The uncertainty bred by crises teaches us that the problem with our tried-and-true interpretive practices is that they too frequently strive, with some smugness, to explain everything. Writing from within the crisis, neither we, nor our authors, have this luxury. We could wait for the crisis to pass—when we would presumably know the end of this story—but something would be lost. The old bravado might return. In that postpandemic time, we will probably strive to tidy the narrative, even though in doing so we risk foreclosing the possibility of the unexpected in the past, present, and future. The pandemic and the protests have revealed to us both things we knew to expect (racism, pandemic disease, police brutality) and also things we did not, especially how inadequate our reading strategies were at preparing many of us for such eventualities and the shape they would take.
Here we find some solidarity with pandemic readers past. Eve Kosofsky Sedgwick, for example, begins her essay on reparative reading with a conversation she and her activist-scholar friend Cindy Patton had in the 1980s, as the two grappled with how to narrate and understand HIV/AIDS midpandemic. They weighed the “sinister rumors about the virus’s origins,” as well as various aspects of structural violence that shaped and were fomented by the health crisis: “that the lives of Africans and African Americans are worthless in the eyes of the United States; that [certain populations] are held cheap where they aren’t actively hated . . . that people in power look calmly on the likelihood of catastrophic environmental and population changes” (Sedgwick 2002: 123)—a list that remains depressingly unchanged today. Patton finds herself dissatisfied with the scholarly impulse to demonstrate such truths again and again. Even if we could show, once and for all, that these things are definitively true, she asks, “what would we know then that we don’t already know?” (123). Sedgwick admits there is a certain pessimism in the question—and it’s one we feel now, too—but, more urgently, Patton’s question presses us to consider what we should do when our ways of reading and knowing no longer feel adequate—when the only thing that feels effective is to be out in the streets. Those insufficiencies, Sedgwick’s framing suggests, are especially evident in crises and no time more so than in a pandemic.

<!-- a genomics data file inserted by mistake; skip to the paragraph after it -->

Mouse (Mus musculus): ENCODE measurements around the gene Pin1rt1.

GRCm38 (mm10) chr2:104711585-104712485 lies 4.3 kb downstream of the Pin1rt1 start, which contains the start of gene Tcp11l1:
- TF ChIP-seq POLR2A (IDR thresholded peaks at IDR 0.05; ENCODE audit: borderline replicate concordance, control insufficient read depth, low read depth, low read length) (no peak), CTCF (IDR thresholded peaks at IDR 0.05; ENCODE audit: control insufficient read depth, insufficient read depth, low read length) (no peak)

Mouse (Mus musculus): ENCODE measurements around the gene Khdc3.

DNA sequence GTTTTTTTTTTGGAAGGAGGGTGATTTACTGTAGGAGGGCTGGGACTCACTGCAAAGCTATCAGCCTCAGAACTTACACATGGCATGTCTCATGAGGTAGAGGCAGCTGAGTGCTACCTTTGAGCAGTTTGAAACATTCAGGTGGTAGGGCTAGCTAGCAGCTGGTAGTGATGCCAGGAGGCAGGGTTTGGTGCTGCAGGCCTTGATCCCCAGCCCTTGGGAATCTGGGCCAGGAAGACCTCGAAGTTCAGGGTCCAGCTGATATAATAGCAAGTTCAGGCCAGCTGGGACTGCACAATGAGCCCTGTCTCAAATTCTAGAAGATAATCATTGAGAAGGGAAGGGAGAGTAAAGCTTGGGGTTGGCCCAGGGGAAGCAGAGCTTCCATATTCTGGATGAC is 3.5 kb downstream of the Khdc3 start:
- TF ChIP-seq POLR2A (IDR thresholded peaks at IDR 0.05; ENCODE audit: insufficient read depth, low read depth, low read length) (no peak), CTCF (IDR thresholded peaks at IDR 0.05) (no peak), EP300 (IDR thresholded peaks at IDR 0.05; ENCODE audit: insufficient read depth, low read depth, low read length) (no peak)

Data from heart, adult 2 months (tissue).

For Sedgwick, literary and cultural analysis still has something to contribute, and her answer is reparative reading, although we are disinclined to prescribe Sedgwick’s vision as the remedy for our readers. We are still too early, too much inside it, to offer such proclamations, nor is it within our critical inclinations or styles to do so. Instead, we invoke Sedgwick here as a fellow-traveler in pandemic time, as a critic who likewise recognized the analytical creativity that crisis makes not only possible but necessary. If our critical modes have gotten us into habits that now seem too limited, unhelpful, or even damaging, what would it look like to seek other ways of narrating and knowing and to make more room for what we cannot anticipate?